So I agree with you on the importance of SOA and decision services, sorry I phrased my frustrations badly in the blog. What I'm proposing does not limit any of the bulleted points you make on decisioning, in fact it enables them. But I don't agree with your view that unifying rules and processes is like unifying the UIs and Databases, the two are very complimentary with lots of overlap - but luckily I'm willing to put my money where my mouth is, so watch this space :) The important thing is we need to push our understanding and vision in these areas, R&D has moved far too slowly in the rules industry and we have to push the boundaries and see what falls out.

    Mark The Drools Blog

  4. Yaakov Kohen has just blogged this blog with some intereting comments on the lines of giving people enough rope to hang themselves with :)

  5. I've gotta agree with Mark and disagree with JT, assuming that we're trying to capture interesting business logic (non-trivial decisions or exception rich processes), which we do as this is the bit the business really cares about.

    Integrating rules and process is a good thing and I hope this goes somewhere, as we've been too hung up on technology platforms and not focused on what sort of things business solutions need to do. The sort of business logic we see in the wild doesn't make this distinction between rules and process; complex decisions are often decision making processes that involve trial-and-error, while any worthwhile process is exception rich, requiring embedded decisions. Often the two are interwoven. The separation between rules and process is just an artifact of where the technologies came from, and not where we want them to be. Having separate rules and process engines creates a huge amount of overhead that we can better do without.

    There's a lot of good technology we could be looking at to help push this forward, from PRS to modern beasts which vendors like OSLO are offering.


  7. ah... so you have to put the html tags in yourself :-)

    My blog response

  8. marcs vision lets hope that in the future the life as software architect for business applications becomes easier :-)
    I'm developing an ERP solution (driven by workflow, business processes and business rules), so its the daily frustration how to make all things run and how to integrate the business guys into the development lifecycle.
    its always dificult to tell a business guy when a part of his work is a drools-ruleflow-process and when its a jbpm-process.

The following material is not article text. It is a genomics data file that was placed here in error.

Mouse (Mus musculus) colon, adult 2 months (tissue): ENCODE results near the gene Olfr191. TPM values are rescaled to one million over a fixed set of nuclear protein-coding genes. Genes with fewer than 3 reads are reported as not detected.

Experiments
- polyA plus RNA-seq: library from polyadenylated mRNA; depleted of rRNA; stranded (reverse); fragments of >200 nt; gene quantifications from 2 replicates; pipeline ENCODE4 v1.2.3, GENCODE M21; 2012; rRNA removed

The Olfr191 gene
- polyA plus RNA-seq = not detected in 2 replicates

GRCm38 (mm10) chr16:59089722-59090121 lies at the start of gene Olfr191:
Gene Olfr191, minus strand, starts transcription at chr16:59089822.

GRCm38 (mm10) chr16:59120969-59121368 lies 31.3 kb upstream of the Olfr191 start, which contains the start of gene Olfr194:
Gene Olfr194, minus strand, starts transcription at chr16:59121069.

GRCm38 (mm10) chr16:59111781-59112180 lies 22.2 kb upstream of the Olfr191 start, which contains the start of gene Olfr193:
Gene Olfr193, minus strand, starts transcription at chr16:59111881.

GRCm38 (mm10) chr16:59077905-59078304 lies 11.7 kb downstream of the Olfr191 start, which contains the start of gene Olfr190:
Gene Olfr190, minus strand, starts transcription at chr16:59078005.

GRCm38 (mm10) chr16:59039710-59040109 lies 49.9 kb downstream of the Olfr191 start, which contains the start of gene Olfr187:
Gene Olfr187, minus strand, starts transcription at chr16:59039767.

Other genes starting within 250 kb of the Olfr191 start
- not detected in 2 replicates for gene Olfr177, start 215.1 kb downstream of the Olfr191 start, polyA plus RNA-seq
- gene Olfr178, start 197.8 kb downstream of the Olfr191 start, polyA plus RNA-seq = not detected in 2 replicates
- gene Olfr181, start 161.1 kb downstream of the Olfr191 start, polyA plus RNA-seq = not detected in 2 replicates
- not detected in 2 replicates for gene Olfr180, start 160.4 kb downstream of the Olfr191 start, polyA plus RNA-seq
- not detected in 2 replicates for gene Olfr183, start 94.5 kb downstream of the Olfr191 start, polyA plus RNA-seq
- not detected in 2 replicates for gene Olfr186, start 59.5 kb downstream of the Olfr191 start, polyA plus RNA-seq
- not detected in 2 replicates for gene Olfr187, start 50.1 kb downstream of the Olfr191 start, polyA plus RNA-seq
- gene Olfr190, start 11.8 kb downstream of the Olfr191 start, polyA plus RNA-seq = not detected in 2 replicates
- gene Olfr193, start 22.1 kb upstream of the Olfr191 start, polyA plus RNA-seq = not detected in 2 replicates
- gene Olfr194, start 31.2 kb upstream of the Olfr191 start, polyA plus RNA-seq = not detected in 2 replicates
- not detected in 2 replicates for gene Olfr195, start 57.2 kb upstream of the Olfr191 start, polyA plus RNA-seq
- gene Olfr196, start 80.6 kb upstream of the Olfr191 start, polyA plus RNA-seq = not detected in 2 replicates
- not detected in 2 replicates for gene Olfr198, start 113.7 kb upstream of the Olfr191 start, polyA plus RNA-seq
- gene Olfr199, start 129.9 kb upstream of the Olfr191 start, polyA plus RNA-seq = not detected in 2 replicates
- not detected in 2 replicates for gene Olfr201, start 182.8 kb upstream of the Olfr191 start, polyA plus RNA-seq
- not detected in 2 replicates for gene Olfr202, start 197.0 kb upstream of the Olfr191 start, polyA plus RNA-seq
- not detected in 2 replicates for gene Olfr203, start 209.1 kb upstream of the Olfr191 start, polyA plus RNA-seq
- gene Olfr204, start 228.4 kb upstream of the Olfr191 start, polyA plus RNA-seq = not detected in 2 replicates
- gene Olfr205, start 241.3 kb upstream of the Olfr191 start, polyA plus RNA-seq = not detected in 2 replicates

at the moment we're using drools-ruleflow only for complex rules where the order of steps is important or with complex conditions when a step can be executed. but if its long-running we have to use jBPM because the flow is persisted. or if there are different actors we also use jBPM because drools has no swimlanes.
    as you see: some decisions are only technical - if the rules-engine and the process-engine were better integrated I can imagine easier ways ;-)
    to hide this from the business guys and make life easier, I'm trying to unify it the following way:
    using a customized MagicDraw UML activity diagram together with domain specific UML profiles for business processes and rules.
    now the business people can model all the processes using a single environment.
    but this is only the first step - our project is model-driven and uses the MagicDraw - EMF - integration and also the openArchitectureWare (oAW) tools from eclipse modeling project:
    domain specific oAW-XPAND-templates generate ruleflows and jPDL and much infrastructure - code.
    at the moment its not so easy to bring it all together because same data can exist inside jBPMs context and also as facts inside the drools engine. but using oAW-XPAND-templates we can hide this technical barrier from the business application developer.
    if something of Marcs vision becomes true it will be easy to change the behavior of the templates to support PVM+ or something else.
    of course it would also be great to have drools and jBPM integrated inside eclipse IDE with ONE editor for ruleflows and business processes and to have ONE web-based management tool like BRMS and ONE Monitoring/Auditing-Tool for rules and processes together and and and... ;-)